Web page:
Bookending “Library 2.0”

I dipped my toes into the stream of Library 2.0 and “Library 2.0” discussion on December 8, 2005.

On December 30, I issued a call to add to an examination that was already “issue-length” (but an 18-page issue at that point). Several of you responded, as did everyone (I believe) who received separate email on the issue.

On January 8, the issue hit the fan–and in some ways what didn’t happen is almost as interesting as what did happen. (A lot of you really do want to point to the 42-page HTML version instead of the 32-page PDF. Whatever.)

Enough happened pretty rapidly to justify the first portion of this three-part post. But that just touched on a bit of the reaction.

  • What didn’t happen (so far at least): Nobody accused me of raising straw men. (OK, so I went out of my way to preclude such accusations.) Update 1/17: Given one post I saw today suggesting that nobody talking about Library 2.0 could possibly have meant to exclude anyone else or suggest that today’s libraries are failures, I’m very happy that I went through the excruciating cross-referencing process…maybe nobody meant those things, but some of them certainly said things carrying such implications.) Nobody among those advocating Library 2.0 attacked me personally–the only attack came from the most ludicrous of sources and had nothing whatsoever to do with anything in the issue.
  • What did happen (and is still happening): More people have gotten involved in several overlapping conversations about improving libraries. Fewer people are involved in bandwagon-building. I take no more than incidental credit for either change.

What’s next, as far as my own involvement? Less than you might expect, for reasons that should become clear in the February Cites & Insights (which I assure you will not under any circumstances emerge prior to January 29!). Not because I’m not interested, and certainly not because reactions so far have scared me off–but because I don’t feel that C&I is the right place for the ongoing conversations and real-world developments or that I’m necessarily able to add much value to those conversations and developments.

The bookend will either appear as a Followup Perspective in the February issue or as the majority (maybe 100% majority) of a Bibs & Blather section. I haven’t decided yet. A rough draft is in place (a week’s absence encouraged me to move forward with some writing now, as did the three-day weekend). The rough draft is just over one-thirteenth as long as the special issue. I’m inclined to believe that the appropriate length for that bookend is around one-twentieth the issue length–that is, roughly 1,300 words. Changing it to Bibs & Blather may accomplish that.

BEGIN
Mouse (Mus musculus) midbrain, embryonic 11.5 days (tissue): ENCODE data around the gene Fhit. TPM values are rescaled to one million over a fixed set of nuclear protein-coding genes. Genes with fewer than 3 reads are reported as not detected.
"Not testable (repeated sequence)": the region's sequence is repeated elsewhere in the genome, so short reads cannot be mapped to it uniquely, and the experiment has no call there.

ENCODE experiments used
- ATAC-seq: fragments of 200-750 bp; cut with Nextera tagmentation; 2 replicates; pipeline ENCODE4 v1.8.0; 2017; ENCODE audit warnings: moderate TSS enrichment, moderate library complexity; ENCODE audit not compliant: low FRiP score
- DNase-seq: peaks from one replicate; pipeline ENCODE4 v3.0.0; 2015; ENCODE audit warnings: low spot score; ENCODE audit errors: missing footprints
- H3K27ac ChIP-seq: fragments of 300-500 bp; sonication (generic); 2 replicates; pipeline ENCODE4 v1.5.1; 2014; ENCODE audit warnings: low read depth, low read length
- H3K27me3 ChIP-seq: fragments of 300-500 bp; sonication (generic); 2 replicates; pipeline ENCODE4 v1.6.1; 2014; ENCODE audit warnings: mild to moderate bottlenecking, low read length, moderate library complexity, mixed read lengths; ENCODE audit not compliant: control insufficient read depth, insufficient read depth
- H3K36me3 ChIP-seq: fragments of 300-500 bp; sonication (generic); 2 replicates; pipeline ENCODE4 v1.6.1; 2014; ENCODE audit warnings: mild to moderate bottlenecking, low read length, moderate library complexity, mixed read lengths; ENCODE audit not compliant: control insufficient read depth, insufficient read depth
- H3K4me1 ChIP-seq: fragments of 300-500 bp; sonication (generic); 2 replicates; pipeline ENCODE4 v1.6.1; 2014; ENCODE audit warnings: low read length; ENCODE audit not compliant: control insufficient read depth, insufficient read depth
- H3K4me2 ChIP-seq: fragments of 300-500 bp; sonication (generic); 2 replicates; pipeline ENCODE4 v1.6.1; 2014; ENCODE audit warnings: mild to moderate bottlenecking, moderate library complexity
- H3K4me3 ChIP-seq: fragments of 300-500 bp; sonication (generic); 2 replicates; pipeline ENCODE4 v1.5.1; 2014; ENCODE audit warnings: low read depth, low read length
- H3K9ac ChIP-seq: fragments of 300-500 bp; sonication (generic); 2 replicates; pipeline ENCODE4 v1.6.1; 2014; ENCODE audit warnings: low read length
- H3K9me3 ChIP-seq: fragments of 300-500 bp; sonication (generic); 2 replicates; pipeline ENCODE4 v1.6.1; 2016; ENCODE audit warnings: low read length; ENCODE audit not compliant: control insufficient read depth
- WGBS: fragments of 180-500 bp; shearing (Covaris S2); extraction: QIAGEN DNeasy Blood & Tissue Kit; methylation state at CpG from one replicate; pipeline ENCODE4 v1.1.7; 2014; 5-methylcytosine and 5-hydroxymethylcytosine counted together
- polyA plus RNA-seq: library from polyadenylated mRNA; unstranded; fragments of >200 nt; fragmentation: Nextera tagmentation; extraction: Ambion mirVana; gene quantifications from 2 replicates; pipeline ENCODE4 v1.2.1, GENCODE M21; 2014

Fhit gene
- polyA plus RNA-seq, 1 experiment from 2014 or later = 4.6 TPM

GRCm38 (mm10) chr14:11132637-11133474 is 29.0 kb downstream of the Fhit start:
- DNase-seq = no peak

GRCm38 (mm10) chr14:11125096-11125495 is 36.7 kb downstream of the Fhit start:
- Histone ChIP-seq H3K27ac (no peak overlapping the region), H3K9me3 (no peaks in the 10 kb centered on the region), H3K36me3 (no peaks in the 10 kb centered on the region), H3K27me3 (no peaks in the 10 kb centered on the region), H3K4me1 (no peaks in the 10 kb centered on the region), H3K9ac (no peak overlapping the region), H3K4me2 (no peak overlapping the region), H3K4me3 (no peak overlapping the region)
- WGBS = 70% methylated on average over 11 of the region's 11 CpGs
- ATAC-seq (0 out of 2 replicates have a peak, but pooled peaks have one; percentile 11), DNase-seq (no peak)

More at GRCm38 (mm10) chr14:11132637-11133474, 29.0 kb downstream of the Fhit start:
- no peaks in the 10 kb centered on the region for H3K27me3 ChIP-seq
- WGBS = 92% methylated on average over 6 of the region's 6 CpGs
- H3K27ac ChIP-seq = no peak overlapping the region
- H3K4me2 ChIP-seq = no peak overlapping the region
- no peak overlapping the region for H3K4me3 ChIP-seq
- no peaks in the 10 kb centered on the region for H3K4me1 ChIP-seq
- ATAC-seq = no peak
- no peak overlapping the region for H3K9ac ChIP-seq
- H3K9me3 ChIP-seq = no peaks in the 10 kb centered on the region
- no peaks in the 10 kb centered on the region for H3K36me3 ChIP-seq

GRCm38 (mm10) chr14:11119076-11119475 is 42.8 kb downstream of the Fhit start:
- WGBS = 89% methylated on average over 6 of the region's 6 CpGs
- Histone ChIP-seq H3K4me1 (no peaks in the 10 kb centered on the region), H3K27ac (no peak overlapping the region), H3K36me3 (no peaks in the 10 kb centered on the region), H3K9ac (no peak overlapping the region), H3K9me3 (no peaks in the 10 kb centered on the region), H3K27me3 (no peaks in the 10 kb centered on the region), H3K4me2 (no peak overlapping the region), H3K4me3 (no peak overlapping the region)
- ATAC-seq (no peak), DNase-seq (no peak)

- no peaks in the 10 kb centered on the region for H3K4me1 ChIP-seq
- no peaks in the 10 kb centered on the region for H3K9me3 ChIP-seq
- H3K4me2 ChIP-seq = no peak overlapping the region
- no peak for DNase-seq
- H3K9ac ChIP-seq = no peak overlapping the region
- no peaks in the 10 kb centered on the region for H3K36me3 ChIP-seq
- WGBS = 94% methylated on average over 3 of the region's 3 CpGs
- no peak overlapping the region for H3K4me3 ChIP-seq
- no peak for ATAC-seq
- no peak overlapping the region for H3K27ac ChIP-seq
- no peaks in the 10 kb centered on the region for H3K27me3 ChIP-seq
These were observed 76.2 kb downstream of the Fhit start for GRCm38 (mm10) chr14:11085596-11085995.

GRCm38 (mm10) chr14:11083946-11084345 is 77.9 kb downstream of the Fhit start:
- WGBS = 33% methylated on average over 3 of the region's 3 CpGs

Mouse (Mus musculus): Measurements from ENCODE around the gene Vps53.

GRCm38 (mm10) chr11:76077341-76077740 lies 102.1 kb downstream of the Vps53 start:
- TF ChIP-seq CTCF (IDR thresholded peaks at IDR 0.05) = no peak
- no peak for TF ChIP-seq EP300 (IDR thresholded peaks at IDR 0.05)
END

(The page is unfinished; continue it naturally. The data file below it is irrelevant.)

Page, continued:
In the rough draft, I glance at some of the first wave of posts and comments just before and just after the issue was published, but I don’t examine them closely or engage in lengthy commentary or argument. (That’s the part that might get even shorter.) I explain in a little more detail why I probably [shouldn’t | don’t need to] be a major ongoing voice in these conversations and developments. And I point people to a couple of sources that could and perhaps should serve as clearinghouses or centers for successful (and failed?) implementations (Meredith F. won’t be surprised, I don’t believe).

No, I’m not saying “That’s the last I’ll ever have to say about this bandwagon or the concepts behind it.” That’s ludicrous. This isn’t even the classic western scene where I mount up, say “My work here is done,” and ride off into the sunset. (Lovely though such a thought is, my head’s too big for most white hats and there is no way on Gaia’s green earth that you’re getting me on the back of a creature that probably doesn’t want me there….) It’s just a recognition of where I can add value, where that’s less likely, and where time, space, and energy limits really do come into play.

So that’s the announcement of a bookend of sorts.

On a mostly different issue: I don’t know whether this will be my last pre-Midwinter post. Probably not–but if so, don’t be surprised if comment moderation slows to a crawl for about a week between January 19 and January 27. I travel without technology, and a surprise two-day trip was recently added to Midwinter. I might turn 100% moderation on, given the amount of spamment I’ve been getting, but I might not. As for Midwinter schedules: I’m not likely to post one–it’s so sparse as to be odd to post–but sure, I’ll be at the OCLC Blogger Salon, and a couple other predictable spots, and of course my own “small group of people sitting around chatting” (for which no advance work will have been done!).

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